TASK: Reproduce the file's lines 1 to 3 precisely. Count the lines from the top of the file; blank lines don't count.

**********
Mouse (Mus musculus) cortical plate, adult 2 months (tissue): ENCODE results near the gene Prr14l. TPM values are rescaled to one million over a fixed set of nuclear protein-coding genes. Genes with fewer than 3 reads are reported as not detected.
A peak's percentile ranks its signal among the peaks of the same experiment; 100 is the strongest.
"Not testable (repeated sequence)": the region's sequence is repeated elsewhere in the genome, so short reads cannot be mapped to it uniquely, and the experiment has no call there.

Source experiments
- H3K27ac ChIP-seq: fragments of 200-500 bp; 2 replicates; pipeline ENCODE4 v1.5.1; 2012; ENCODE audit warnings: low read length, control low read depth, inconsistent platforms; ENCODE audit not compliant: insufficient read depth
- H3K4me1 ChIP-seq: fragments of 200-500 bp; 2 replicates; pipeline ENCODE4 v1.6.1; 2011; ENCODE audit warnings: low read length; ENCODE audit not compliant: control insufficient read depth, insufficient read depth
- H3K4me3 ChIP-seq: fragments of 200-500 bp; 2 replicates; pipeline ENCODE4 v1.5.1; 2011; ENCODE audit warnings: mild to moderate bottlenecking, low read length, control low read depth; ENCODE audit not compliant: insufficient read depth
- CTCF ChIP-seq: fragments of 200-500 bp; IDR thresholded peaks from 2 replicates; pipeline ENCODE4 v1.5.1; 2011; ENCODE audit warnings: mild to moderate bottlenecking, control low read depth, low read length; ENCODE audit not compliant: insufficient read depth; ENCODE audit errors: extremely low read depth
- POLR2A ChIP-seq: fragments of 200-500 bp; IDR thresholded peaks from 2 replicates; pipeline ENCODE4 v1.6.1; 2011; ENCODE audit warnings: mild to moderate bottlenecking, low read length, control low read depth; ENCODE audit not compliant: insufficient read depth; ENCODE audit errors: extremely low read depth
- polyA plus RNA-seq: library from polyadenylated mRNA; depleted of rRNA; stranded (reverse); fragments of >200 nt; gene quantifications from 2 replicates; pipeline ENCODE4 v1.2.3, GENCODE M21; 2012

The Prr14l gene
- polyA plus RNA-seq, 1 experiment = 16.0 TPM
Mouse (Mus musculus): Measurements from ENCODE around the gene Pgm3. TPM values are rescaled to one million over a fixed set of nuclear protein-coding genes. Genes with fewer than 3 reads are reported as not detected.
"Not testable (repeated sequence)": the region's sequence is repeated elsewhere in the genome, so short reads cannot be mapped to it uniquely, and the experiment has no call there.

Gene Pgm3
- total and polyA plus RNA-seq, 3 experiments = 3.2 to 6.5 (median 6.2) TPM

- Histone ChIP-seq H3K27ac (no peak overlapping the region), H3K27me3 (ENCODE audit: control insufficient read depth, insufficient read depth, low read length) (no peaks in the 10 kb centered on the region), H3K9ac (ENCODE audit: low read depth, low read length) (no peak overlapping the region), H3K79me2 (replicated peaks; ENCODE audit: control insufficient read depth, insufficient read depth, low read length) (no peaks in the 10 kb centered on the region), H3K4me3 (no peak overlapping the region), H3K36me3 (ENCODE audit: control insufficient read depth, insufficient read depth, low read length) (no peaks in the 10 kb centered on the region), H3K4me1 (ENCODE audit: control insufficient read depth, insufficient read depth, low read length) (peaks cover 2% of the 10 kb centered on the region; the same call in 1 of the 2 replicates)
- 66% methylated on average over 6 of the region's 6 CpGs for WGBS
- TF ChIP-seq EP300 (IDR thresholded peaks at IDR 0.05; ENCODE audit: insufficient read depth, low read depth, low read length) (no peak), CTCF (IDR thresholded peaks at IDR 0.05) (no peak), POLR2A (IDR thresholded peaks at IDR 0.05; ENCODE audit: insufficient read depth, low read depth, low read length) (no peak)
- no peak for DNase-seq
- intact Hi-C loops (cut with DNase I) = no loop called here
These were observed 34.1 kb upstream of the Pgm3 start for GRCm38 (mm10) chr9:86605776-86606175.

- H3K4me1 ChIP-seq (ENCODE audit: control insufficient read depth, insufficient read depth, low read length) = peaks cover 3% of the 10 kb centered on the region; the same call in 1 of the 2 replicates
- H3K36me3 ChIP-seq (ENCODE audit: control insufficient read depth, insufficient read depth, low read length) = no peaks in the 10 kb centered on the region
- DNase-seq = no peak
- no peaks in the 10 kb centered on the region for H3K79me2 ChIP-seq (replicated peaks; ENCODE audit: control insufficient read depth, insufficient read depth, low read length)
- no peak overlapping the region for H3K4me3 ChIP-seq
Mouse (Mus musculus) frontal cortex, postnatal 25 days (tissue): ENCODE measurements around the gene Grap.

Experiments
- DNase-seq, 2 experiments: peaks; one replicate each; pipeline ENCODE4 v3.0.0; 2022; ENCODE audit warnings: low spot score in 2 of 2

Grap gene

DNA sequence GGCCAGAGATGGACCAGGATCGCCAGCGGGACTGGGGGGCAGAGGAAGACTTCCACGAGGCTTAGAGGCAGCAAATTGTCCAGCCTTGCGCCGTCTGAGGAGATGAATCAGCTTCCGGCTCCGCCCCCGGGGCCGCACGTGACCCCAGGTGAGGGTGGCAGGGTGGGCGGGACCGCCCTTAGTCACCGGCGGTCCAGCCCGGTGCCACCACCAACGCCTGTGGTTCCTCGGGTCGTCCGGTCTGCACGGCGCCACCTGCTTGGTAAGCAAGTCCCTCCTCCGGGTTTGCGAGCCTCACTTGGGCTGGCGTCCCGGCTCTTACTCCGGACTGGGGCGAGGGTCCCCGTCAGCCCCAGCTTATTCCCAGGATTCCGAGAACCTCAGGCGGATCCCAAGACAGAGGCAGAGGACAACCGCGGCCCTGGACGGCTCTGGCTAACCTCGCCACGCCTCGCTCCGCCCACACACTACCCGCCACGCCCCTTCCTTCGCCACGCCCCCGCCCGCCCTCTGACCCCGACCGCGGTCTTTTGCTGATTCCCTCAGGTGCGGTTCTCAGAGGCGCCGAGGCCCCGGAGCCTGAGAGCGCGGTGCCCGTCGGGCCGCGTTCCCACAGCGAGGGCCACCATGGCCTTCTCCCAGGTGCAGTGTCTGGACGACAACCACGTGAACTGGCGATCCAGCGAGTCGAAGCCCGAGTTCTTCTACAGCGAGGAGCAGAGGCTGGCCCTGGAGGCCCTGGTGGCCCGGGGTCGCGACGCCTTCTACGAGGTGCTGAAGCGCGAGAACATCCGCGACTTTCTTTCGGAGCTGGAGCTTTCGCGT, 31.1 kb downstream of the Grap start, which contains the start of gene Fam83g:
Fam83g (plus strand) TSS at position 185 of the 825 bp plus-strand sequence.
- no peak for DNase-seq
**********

Mouse (Mus musculus) cortical plate, adult 2 months (tissue): ENCODE results near the gene Prr14l. TPM values are rescaled to one million over a fixed set of nuclear protein-coding genes. Genes with fewer than 3 reads are reported as not detected.
A peak's percentile ranks its signal among the peaks of the same experiment; 100 is the strongest.
"Not testable (repeated sequence)": the region's sequence is repeated elsewhere in the genome, so short reads cannot be mapped to it uniquely, and the experiment has no call there.